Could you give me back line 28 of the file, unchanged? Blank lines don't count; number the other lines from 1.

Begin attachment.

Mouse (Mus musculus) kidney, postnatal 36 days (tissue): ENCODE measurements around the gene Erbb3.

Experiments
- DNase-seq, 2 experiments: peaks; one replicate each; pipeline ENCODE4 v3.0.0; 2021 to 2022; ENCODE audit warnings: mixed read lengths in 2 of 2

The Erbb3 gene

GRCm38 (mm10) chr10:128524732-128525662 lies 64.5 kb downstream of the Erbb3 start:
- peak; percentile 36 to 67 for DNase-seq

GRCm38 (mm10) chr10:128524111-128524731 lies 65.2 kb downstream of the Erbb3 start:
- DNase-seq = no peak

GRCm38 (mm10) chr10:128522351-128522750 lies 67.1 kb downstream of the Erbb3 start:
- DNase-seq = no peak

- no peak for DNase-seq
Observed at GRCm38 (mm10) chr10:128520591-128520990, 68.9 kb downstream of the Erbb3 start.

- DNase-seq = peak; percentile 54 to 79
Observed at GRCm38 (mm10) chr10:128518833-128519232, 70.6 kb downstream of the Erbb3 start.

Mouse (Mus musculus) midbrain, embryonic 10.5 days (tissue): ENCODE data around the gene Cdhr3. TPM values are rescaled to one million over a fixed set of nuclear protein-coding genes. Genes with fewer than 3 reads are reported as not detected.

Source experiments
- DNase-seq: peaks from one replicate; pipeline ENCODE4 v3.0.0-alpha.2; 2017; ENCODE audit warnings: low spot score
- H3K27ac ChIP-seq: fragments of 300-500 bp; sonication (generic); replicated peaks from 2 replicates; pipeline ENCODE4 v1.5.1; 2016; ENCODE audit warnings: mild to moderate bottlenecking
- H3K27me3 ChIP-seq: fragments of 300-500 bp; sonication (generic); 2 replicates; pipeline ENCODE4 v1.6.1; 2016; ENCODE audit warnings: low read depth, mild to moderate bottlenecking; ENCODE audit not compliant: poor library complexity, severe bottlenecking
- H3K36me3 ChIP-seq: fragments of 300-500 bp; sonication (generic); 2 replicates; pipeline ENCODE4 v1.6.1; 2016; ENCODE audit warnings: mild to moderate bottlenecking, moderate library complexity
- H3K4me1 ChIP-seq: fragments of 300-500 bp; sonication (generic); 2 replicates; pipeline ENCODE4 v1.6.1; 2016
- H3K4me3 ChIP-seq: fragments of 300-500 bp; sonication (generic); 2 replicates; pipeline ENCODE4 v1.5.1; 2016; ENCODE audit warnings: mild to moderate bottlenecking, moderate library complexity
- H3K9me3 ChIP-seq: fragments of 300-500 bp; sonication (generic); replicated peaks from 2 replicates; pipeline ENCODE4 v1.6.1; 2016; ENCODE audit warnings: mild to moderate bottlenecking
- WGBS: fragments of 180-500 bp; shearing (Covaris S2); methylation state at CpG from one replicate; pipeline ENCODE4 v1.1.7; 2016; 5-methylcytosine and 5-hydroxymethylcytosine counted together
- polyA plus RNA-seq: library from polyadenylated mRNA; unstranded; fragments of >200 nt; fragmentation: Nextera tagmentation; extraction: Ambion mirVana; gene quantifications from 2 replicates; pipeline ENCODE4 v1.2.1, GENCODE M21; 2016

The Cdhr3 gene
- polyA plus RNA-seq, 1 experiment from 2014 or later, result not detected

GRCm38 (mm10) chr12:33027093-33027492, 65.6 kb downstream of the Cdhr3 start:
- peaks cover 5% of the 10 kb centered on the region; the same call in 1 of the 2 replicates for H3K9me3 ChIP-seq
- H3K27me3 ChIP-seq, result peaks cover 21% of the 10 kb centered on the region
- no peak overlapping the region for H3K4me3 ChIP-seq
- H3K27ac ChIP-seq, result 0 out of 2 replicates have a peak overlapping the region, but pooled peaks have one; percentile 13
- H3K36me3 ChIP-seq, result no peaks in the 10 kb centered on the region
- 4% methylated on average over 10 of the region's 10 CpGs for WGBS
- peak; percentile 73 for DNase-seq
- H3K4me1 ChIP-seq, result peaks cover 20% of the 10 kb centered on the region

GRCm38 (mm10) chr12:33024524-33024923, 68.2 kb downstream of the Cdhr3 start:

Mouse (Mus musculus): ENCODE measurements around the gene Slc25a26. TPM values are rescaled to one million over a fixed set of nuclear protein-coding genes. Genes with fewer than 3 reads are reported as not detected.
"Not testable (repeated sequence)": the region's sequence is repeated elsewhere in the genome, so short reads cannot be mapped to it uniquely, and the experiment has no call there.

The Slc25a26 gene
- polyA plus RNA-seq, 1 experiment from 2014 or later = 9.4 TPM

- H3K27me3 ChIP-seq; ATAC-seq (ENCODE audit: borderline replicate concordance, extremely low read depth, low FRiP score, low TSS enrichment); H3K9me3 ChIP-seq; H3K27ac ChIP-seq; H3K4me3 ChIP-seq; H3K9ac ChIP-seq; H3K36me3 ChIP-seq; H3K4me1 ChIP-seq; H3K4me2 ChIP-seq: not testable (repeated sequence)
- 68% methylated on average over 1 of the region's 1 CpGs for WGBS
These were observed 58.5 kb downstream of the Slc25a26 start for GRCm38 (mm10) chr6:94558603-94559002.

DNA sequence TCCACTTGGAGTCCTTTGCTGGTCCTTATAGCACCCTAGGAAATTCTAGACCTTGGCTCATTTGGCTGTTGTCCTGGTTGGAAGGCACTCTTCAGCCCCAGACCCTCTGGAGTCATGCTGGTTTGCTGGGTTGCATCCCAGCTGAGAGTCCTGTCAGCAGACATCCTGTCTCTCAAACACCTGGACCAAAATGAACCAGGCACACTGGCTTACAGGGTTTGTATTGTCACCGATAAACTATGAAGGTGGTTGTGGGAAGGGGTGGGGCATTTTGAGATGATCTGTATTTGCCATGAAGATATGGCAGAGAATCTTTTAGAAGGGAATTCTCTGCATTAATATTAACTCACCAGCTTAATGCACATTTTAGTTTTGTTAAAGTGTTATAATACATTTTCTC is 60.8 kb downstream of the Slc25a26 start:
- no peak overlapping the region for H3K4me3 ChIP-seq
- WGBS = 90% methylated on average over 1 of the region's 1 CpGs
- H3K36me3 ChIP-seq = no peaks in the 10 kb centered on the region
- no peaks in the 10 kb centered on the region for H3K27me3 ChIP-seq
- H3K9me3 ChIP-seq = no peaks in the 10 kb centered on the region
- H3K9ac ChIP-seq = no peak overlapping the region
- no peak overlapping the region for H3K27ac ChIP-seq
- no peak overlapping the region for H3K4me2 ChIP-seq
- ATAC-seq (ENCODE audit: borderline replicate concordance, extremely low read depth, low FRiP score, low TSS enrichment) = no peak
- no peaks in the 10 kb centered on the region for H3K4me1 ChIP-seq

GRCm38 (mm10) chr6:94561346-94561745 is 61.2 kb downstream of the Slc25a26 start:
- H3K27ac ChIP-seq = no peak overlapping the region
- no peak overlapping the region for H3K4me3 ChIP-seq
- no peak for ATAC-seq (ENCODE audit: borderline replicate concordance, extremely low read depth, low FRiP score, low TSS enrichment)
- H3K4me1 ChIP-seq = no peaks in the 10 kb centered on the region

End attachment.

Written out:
GRCm38 (mm10) chr12:33027093-33027492, 65.6 kb downstream of the Cdhr3 start: